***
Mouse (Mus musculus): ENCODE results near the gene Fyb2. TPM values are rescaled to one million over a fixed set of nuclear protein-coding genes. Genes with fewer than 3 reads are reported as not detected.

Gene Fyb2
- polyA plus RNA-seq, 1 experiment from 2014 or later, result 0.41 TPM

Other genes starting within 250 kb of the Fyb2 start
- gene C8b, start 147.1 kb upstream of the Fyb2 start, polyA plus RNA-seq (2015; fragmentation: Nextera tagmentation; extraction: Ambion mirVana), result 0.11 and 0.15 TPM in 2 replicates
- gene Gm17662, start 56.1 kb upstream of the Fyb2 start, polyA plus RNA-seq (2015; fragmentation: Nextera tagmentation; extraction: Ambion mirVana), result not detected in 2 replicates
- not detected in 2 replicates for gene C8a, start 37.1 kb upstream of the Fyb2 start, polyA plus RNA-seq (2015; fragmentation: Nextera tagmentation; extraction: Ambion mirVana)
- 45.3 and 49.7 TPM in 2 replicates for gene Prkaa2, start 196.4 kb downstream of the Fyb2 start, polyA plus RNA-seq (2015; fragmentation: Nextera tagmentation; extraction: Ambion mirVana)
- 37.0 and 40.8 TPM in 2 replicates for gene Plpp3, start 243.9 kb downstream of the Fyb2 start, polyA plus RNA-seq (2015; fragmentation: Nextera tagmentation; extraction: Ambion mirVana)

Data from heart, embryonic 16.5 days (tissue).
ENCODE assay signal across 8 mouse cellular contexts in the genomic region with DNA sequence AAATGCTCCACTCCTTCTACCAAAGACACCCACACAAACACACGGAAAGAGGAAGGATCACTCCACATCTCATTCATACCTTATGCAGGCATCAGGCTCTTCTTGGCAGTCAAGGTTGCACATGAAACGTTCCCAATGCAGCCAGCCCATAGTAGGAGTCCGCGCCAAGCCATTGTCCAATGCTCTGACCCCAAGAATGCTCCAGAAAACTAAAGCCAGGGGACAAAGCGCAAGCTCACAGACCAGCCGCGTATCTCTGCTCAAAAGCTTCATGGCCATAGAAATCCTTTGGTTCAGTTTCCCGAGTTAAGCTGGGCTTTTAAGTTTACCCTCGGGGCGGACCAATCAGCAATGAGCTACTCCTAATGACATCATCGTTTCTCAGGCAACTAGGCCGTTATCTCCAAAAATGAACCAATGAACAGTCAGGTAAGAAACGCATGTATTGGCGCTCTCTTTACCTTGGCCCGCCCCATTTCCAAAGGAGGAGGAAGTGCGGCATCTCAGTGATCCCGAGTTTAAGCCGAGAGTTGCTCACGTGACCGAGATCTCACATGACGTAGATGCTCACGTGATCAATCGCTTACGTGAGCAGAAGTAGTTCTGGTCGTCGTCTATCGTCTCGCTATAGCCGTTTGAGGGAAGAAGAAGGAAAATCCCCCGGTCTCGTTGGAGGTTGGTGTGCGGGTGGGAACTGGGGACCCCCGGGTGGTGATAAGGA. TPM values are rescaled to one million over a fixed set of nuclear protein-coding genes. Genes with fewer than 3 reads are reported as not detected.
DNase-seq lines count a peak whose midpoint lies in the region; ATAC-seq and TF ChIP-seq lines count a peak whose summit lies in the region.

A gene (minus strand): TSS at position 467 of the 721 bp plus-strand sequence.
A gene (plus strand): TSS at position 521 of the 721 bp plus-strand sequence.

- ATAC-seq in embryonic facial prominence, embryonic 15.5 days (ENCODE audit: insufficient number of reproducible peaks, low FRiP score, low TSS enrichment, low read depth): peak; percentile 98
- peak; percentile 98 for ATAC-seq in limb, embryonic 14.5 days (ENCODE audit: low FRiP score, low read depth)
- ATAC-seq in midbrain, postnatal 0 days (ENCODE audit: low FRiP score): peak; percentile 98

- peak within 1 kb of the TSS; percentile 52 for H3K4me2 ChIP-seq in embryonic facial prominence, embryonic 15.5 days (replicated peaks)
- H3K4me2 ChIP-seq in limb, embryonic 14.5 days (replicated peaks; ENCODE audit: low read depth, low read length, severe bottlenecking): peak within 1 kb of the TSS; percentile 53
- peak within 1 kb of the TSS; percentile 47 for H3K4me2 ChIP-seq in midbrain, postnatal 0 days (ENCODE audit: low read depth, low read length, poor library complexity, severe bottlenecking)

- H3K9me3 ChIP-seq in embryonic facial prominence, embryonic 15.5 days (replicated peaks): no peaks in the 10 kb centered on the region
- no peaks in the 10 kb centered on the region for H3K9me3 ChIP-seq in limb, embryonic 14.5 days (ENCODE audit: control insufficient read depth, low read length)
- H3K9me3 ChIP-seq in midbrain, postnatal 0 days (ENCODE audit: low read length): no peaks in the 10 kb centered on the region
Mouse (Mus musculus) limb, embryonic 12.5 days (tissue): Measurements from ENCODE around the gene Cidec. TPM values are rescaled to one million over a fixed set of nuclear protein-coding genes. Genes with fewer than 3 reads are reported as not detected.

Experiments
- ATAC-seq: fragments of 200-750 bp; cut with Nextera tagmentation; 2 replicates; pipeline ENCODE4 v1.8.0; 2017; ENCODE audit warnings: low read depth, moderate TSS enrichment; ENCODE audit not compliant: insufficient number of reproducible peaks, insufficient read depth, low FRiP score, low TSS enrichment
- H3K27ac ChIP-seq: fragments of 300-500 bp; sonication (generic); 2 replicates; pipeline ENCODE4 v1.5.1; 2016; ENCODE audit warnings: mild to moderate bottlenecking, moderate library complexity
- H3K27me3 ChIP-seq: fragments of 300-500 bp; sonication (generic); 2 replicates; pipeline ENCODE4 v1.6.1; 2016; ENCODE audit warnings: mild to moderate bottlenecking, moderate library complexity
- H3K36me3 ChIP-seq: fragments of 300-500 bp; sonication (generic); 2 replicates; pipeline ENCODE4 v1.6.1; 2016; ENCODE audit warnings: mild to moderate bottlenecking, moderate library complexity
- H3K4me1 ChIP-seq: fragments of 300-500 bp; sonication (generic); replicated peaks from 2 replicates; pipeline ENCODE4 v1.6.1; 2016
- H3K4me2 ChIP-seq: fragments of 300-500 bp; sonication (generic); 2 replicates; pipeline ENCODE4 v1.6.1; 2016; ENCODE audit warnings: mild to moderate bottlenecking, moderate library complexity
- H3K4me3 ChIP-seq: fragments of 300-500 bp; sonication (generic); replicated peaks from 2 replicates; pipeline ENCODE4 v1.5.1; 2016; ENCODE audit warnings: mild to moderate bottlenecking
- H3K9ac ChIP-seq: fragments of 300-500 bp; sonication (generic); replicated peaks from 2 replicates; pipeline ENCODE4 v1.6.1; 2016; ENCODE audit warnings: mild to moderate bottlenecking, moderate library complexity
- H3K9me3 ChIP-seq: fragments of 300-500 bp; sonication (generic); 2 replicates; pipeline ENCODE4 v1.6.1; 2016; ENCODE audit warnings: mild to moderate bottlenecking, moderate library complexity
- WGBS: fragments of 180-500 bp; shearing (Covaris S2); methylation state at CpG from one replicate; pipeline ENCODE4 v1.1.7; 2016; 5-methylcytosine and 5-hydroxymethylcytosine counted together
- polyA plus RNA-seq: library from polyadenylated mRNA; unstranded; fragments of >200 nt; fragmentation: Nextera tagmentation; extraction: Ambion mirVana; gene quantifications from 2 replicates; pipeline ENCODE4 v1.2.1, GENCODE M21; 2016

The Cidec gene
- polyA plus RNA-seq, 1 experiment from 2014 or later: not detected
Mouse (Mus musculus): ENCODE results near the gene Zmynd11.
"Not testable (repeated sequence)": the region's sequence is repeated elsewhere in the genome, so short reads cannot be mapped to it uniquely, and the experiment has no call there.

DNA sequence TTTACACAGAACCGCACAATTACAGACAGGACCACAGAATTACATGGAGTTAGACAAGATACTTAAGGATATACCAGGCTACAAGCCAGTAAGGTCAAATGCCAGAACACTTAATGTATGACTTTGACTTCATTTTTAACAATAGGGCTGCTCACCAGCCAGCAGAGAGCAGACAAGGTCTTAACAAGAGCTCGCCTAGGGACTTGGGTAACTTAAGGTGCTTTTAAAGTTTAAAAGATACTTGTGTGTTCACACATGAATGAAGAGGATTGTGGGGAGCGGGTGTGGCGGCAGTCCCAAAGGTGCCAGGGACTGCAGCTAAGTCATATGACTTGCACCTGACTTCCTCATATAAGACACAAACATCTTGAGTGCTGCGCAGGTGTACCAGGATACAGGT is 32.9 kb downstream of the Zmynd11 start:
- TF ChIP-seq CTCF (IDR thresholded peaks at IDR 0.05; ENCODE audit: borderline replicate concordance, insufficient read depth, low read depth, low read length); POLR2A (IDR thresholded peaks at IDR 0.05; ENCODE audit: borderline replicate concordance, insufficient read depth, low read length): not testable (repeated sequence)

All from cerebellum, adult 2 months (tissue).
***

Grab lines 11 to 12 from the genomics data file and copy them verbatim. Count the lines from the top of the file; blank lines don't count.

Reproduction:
ENCODE assay signal across 8 mouse cellular contexts in the genomic region with DNA sequence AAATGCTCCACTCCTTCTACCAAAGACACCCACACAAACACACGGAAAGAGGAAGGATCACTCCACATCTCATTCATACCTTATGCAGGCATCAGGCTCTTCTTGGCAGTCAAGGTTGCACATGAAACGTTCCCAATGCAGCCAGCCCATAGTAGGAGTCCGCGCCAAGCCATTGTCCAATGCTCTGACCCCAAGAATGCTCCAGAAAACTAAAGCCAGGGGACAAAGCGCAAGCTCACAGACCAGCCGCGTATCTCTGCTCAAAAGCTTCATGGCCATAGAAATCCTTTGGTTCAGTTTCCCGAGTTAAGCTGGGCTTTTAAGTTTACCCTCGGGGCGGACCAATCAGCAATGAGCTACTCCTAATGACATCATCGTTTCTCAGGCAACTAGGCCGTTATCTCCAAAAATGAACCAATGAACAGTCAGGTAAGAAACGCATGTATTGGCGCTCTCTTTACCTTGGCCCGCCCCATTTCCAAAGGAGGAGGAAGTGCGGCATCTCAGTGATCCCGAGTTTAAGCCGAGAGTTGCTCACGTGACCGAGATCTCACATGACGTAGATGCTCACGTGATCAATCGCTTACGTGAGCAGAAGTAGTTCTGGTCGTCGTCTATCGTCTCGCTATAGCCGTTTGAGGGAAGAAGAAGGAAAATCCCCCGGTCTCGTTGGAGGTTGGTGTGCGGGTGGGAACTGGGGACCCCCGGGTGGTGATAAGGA. TPM values are rescaled to one million over a fixed set of nuclear protein-coding genes. Genes with fewer than 3 reads are reported as not detected.
DNase-seq lines count a peak whose midpoint lies in the region; ATAC-seq and TF ChIP-seq lines count a peak whose summit lies in the region.